None of those involved with the project receive any payment for the development of these new varieties - it is just the fulfillment of a passion to create what will hopefully end up being considered heirloom tomato varieties many years from now - a donation to the tomato gene pool, and to those space-challenged gardeners the world over. "

About Dwarf Tomatoes
"The vast majority of tomato varieties are Indeterminate in growth habit. Think Cherokee Purple or Better Boy or Sungold to get a picture of how indeterminate varieties behave. They are the varieties that need staking, caging, or plenty of room to sprawl. If diseases don't get to them first, indeterminate varieties grow and bear fruit from planting until they are killed by frost. Though most of the true treasures of the tomato world are indeterminate in growth habit, including most heirloom types, they are a challenge to grow in terms of dealing with the rampant growth of the vines.

Determinate varieties are familiar to tomato growers who have tried Roma, Sophie's Choice or Taxi. The foliage is indistinguishable from indeterminate types, but the plants (which should never be pruned) reach a particular height and spread, bear loads of fruit (which tend to ripen in a concentrated time period), then die off. With a very high fruit to foliage ratio, determinates, while incredibly productive, for the most part lack the intense, complex flavors of indeterminate varieties. In addition, the choice of colors, sizes and shapes is quite limited when compared with the indeterminate selections.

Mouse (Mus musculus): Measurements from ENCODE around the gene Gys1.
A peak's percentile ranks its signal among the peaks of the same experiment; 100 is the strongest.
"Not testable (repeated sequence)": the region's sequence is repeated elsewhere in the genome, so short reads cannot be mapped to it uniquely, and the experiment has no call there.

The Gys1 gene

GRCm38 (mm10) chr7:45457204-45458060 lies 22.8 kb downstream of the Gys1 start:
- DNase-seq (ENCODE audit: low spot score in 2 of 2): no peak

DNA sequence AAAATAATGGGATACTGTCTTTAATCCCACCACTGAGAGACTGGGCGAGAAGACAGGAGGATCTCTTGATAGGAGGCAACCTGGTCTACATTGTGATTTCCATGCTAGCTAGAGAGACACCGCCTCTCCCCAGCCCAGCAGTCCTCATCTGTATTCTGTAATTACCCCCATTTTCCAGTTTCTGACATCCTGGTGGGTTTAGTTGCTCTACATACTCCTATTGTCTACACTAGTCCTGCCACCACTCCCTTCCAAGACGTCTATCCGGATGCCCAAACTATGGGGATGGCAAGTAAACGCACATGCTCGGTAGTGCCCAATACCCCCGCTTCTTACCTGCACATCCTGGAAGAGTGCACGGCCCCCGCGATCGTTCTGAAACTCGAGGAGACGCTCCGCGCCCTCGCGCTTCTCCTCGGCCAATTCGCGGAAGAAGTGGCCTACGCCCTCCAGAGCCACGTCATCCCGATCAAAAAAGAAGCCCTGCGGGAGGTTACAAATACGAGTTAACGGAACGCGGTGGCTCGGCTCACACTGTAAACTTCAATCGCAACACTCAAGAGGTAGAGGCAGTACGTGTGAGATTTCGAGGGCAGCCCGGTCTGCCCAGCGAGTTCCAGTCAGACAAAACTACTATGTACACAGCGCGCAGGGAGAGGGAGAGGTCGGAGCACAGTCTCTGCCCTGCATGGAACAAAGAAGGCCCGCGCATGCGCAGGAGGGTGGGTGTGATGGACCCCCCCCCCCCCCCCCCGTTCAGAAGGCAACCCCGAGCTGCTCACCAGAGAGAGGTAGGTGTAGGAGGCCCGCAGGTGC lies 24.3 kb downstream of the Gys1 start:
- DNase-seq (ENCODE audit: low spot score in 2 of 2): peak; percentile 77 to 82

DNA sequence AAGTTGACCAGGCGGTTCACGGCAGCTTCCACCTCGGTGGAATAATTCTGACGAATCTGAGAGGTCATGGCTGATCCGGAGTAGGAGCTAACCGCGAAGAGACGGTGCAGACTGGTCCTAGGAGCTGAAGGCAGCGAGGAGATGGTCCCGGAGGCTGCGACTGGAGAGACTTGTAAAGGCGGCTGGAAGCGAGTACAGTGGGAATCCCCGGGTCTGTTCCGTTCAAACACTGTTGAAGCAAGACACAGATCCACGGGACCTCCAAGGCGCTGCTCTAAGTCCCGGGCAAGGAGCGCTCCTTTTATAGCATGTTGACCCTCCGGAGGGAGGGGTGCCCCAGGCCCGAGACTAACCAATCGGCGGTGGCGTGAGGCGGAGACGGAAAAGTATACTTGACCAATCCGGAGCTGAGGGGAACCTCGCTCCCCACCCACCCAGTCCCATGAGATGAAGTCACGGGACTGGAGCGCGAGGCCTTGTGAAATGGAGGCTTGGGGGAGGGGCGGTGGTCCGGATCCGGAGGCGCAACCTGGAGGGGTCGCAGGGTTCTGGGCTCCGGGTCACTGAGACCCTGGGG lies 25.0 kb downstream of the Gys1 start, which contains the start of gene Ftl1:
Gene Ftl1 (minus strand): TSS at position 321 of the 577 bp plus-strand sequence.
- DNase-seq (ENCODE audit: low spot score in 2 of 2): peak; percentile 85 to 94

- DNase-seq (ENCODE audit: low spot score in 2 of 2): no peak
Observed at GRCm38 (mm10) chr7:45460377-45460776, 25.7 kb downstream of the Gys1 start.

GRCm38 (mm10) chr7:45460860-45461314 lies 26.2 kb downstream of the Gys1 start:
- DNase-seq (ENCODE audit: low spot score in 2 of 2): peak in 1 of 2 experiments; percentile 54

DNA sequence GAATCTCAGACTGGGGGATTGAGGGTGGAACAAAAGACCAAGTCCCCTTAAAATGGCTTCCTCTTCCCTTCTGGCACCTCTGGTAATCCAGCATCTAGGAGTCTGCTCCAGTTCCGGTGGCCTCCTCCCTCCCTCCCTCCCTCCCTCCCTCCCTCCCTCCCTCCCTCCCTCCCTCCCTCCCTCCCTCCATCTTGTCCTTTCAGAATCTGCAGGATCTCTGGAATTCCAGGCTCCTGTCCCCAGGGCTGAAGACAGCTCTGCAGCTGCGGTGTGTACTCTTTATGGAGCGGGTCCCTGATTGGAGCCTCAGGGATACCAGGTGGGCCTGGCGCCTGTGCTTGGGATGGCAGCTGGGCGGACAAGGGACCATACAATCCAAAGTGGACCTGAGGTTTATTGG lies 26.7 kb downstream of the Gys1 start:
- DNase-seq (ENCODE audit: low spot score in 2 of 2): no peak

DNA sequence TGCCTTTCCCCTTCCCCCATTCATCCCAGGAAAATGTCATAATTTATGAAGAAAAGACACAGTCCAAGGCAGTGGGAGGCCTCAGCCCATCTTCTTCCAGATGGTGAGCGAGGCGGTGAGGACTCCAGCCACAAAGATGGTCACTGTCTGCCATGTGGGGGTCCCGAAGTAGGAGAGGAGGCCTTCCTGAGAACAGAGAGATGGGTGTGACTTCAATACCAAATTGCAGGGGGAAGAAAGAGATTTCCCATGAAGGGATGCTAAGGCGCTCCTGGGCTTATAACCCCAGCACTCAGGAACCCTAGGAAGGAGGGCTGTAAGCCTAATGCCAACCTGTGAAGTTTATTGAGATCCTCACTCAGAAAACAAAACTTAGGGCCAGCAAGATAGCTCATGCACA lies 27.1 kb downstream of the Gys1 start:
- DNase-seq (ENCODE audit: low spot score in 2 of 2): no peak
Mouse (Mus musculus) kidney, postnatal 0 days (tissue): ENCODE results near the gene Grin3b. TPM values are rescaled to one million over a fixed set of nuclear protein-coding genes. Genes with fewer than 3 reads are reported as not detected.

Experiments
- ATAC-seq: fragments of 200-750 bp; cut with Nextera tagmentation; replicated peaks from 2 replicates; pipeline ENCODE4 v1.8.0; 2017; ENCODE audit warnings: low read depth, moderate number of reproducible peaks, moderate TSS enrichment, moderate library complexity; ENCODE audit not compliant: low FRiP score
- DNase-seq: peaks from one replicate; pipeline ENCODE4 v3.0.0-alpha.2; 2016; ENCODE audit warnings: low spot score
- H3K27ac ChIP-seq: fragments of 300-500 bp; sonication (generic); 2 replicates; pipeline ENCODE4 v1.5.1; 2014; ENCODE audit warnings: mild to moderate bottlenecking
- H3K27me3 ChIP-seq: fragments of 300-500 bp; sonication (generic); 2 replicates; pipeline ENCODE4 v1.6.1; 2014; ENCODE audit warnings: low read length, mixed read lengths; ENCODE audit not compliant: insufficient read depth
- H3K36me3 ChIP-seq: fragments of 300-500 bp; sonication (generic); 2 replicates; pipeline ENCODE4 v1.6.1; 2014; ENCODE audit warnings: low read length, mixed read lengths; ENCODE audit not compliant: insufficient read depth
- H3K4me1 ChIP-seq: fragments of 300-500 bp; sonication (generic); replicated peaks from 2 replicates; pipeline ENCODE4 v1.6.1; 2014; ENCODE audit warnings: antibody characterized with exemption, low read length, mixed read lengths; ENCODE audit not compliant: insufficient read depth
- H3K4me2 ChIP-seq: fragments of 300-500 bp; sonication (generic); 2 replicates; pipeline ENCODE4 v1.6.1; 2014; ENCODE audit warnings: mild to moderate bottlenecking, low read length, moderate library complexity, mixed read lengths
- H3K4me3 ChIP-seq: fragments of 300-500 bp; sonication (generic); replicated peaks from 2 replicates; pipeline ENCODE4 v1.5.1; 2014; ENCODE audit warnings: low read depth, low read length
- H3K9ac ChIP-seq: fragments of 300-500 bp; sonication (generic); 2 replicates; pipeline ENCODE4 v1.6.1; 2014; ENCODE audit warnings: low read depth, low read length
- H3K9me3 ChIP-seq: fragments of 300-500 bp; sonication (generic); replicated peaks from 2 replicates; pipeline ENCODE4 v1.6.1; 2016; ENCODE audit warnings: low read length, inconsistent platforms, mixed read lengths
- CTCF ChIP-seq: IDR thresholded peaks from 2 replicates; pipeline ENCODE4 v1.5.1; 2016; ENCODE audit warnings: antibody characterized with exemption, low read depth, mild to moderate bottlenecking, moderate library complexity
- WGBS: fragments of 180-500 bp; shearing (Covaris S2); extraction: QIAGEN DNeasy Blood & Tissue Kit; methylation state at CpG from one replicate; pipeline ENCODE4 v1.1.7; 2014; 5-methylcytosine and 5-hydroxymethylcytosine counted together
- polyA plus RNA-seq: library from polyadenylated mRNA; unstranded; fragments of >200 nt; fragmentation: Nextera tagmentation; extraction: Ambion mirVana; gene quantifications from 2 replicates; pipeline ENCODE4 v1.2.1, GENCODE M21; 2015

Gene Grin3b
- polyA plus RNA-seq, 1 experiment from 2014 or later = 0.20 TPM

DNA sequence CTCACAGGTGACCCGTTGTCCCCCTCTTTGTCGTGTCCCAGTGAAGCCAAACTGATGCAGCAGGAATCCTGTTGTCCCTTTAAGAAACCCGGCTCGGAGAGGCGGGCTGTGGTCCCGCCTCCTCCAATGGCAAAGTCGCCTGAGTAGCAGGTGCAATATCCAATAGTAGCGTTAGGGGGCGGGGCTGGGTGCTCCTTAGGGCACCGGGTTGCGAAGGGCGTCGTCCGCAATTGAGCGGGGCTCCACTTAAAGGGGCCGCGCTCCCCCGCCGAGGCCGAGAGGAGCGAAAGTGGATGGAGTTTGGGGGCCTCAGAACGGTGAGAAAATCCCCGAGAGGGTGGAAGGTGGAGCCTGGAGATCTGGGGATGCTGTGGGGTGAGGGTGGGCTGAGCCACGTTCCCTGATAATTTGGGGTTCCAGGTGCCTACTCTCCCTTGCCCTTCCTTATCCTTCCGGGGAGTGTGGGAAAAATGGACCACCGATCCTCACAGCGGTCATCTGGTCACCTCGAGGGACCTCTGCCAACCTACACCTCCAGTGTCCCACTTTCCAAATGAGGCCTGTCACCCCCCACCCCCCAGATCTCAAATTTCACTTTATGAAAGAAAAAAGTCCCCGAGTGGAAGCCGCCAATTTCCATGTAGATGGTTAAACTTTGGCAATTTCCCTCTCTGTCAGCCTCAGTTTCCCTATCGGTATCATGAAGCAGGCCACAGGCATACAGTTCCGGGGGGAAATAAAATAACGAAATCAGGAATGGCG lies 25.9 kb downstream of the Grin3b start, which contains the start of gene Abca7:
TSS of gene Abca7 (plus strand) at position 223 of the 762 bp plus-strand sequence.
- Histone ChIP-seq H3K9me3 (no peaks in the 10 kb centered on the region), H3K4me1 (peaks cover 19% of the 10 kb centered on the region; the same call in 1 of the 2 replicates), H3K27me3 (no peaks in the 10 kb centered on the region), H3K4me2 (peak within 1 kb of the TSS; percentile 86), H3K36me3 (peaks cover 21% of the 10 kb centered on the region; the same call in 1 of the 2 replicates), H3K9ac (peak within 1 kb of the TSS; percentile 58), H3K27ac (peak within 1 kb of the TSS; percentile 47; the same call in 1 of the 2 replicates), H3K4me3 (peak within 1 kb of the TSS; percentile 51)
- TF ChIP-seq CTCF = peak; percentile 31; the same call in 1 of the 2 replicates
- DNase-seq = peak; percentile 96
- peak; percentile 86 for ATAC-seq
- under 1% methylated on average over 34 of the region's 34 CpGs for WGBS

Dwarf varieties, prior to this project, are relatively rare, unknown and undeveloped as a group. Appearing quite distinct in all growth phases - from seeding to mature plant - they behave as if they are very compact indeterminate varieties in the manner that they fruit, persevere until frost, and exhibit flavors that in many cases can approach the best of the indeterminate varieties, due to similar foliage to fruit ratios. There is some variation in height throughout the new dwarf varieties - some appearing to be more "determinate" than others. As young seedlings they are half the size of indeterminate or determinate seedlings right from the start. The central growing stem is particularly stout, and the foliage, which can be either regular or potato leaf, tends to be a darker bluish green and have a puckered, wrinkled characteristic that is known as "rugose". Though the yields of dwarfs will never approach that of indeterminate varieties, the ability to plant them much more closely or grow in as little as 5-gallon pots are adequate compensation. What we are producing in this project is a color, size and shape range that will allow those who are space constrained to experience the nature of many of the well-known heirloom types, but in a growth habit that is much easier to manage. We are excited about what we are creating, and are anxious, as well as finally ready, to share the very best of these with gardeners. We invite feedback - there is always a chance that you will not get exactly what is described or expected, and all of these, while quite stable, are still in a way works in progress. We hope to have created a set of non-hybrid varieties that will make gardening interesting for you, as well as provide what will be considered valuable heirloom varieties at some point in the distant future!"